Used 2000 Mazda Protege Review

Edmunds expert review

When it comes to small, snappy sedans, the Protege is a tough act to beat.

What's new for 2000

Front-seat side airbags and an improved ABS system are new to the LX premium and ES premium packages. The LX and ES also get illuminated power window switches. Chrome plating has been added to the inner door handles, and a Mazda symbol now appears on the steering wheel, the parking brake button and the automatic transmission shift-lever button. The Twilight Blue Mica exterior color has been discontinued and replaced with Midnight Blue Mica.

Vehicle overview

Now in its second model year, Mazda's current Protege is a snappy car that competes against vehicles like the Honda Civic, the Toyota Corolla, and the Ford Focus. Sold only as a four-door sedan, the Protege is available in three trim levels: DX, LX and ES. The base-model DX comes with standard features like power steering, tilt steering wheel and a split folding seatback. For options like a driver's height-adjustable seat, power windows and locks, a tachometer, and cruise control, you'll have to step up to either the LX or the ES. The ES also comes with features like standard air conditioning, 15-inch alloy wheels, and optional ABS.

Both the DX and the LX use a 1.6-liter four-cylinder engine that makes 105 horsepower and 107 foot-pounds of torque. Power from the 1.6-liter is tolerable, but buyers looking for more acceleration should go for the ES. This version gets a 1.8-liter engine that puts out 122 horsepower and 120 foot-pounds of torque.

The Protege is one of the best-looking economy sedans on the market. The creased and folded sheetmetal lends the car a more elegant and sophisticated look than you find on a Ford Escort or Nissan Sentra. The attractive brushed-aluminum wheels go a long way toward achieving this upscale appearance. Jewel-like headlight reflectors, angular taillights and chrome accents give the impression of a more expensive car.

The firm seats are comfortable, and the seat height and cushion angle adjustments (on the LX and ES) are greatly appreciated. The driving position is excellent, with a thick steering wheel rim to grip and a properly placed dead pedal for the left foot. There's also a proper Germanic front-passenger door grip, nicely padded upper door panels where elbows often rest, lots of storage nooks and crannies, a large rear seat, a commodious 12.9 cubic foot trunk, and a great stereo. Too bad Mazda decided to go with standard-issue econobox interior plastics, however. While not an unpleasant place to spend time, the Protege's interior is simply an example of form following function. For safety, there's standard dual front airbags and load-limiting front seatbelts with height adjustment.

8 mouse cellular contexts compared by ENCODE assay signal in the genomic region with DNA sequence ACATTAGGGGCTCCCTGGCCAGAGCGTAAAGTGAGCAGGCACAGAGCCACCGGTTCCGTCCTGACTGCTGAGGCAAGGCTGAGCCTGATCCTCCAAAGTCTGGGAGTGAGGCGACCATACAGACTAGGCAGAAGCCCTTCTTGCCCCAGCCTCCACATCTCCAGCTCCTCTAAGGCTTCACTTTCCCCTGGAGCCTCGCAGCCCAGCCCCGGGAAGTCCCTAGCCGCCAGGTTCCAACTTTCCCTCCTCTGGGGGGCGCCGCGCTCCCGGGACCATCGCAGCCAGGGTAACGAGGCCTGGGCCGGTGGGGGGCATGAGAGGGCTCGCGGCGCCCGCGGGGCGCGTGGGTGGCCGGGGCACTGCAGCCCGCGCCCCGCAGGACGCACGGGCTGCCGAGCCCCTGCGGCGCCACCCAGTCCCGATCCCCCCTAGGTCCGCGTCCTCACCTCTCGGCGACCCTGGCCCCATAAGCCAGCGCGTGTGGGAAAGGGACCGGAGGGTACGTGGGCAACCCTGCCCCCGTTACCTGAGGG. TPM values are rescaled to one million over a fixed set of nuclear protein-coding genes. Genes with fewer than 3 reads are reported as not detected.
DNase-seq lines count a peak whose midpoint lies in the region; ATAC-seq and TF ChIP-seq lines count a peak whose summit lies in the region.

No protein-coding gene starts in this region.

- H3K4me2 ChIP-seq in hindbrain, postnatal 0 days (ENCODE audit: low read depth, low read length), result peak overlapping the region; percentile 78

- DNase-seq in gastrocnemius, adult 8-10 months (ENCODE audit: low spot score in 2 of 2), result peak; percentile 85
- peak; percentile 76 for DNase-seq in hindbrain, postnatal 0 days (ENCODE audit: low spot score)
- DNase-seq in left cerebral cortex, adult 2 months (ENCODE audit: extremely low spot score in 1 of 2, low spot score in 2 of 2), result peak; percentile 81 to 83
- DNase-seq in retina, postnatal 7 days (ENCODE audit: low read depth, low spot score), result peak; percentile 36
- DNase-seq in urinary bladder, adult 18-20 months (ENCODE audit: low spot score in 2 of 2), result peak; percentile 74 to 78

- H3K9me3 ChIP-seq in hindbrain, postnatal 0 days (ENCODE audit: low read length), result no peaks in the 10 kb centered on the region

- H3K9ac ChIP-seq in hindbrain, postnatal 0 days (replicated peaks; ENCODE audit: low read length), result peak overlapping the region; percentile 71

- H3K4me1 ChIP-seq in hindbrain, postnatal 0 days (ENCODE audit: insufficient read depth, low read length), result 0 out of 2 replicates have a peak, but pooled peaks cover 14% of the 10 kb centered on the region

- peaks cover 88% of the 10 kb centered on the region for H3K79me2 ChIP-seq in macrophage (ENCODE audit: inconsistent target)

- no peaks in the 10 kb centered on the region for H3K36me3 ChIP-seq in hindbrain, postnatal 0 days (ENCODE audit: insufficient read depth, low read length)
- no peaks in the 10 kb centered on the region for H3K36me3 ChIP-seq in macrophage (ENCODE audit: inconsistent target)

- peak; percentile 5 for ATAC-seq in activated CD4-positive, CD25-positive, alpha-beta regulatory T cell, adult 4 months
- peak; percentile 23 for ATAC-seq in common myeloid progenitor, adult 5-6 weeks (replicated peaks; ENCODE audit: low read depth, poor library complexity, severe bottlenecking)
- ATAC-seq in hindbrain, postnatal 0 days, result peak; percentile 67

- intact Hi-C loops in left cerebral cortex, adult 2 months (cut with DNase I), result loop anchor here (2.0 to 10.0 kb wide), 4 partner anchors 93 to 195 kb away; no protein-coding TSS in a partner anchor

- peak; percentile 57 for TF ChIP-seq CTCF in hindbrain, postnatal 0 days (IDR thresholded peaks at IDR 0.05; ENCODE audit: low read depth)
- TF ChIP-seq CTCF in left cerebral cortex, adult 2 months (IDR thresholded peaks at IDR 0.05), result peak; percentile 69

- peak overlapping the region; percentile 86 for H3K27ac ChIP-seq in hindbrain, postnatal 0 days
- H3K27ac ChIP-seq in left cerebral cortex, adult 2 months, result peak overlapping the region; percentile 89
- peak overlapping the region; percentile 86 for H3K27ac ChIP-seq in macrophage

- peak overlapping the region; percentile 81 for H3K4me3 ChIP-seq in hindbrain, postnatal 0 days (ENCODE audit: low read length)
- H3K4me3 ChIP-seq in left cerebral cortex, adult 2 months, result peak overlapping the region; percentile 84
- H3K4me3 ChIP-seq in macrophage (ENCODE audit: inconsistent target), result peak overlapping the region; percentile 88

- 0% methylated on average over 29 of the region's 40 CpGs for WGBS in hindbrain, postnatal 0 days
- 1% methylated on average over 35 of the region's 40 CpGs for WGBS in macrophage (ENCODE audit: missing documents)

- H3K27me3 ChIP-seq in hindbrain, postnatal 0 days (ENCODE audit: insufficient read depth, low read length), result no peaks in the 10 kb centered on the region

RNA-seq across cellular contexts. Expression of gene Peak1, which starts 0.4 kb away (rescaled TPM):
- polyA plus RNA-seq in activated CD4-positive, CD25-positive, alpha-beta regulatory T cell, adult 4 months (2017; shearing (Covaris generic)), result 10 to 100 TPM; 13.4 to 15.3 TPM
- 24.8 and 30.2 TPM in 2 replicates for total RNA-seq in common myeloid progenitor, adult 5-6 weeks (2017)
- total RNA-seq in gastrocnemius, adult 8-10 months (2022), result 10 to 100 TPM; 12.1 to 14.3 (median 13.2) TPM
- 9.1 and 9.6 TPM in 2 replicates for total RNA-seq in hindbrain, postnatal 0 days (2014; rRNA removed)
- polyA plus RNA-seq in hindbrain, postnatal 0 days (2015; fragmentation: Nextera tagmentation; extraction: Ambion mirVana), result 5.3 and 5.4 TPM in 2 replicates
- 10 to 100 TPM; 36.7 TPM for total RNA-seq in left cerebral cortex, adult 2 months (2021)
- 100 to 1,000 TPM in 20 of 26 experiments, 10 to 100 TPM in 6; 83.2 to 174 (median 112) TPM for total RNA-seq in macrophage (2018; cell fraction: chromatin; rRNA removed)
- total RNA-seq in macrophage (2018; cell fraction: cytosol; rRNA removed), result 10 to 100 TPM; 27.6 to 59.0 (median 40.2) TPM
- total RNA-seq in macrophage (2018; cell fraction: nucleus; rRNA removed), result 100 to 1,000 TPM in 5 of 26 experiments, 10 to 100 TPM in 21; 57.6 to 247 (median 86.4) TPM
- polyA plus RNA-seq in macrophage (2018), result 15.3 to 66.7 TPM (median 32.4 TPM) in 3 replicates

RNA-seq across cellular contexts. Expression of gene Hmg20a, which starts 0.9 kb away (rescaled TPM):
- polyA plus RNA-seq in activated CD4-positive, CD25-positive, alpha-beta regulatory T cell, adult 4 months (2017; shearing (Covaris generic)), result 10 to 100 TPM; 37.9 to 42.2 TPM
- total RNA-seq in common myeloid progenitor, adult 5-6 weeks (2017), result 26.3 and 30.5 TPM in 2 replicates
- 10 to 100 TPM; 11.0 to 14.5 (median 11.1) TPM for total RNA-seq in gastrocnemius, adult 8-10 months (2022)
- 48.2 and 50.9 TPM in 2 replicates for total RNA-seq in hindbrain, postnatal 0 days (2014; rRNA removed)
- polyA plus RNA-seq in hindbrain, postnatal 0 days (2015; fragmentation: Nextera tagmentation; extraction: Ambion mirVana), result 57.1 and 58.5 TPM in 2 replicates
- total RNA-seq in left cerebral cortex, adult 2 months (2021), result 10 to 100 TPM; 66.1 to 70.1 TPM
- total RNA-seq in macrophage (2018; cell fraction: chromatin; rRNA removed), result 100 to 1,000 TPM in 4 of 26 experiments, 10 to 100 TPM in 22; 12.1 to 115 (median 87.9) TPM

On the road, the Protege is a bit louder than expected, but it does provide a good drive. The suspension is equal in both performance and ride quality when compared to the other top cars found in this class. Both engines come with either a five-speed manual or four-speed automatic transmission.

The Mazda Protege is a long time favorite of ours. And although the new Ford Focus will be getting a lot of hype this year, the Protege deserves the attention of commuters looking for a comfortably quick commuter with spicy style and a good reliability record.

Edmunds expert review process

This review was written by a member of Edmunds' editorial team of expert car reviewers. Our team drives every car you can buy. We put the vehicles through rigorous testing, evaluating how they drive and comparing them in detail to their competitors.

We're also regular people like you, so we pay attention to all the different ways people use their cars every day. We want to know if there's enough room for our families and our weekend gear and whether or not our favorite drink fits in the cupholder. Our editors want to help you make the best decision on a car that fits your life.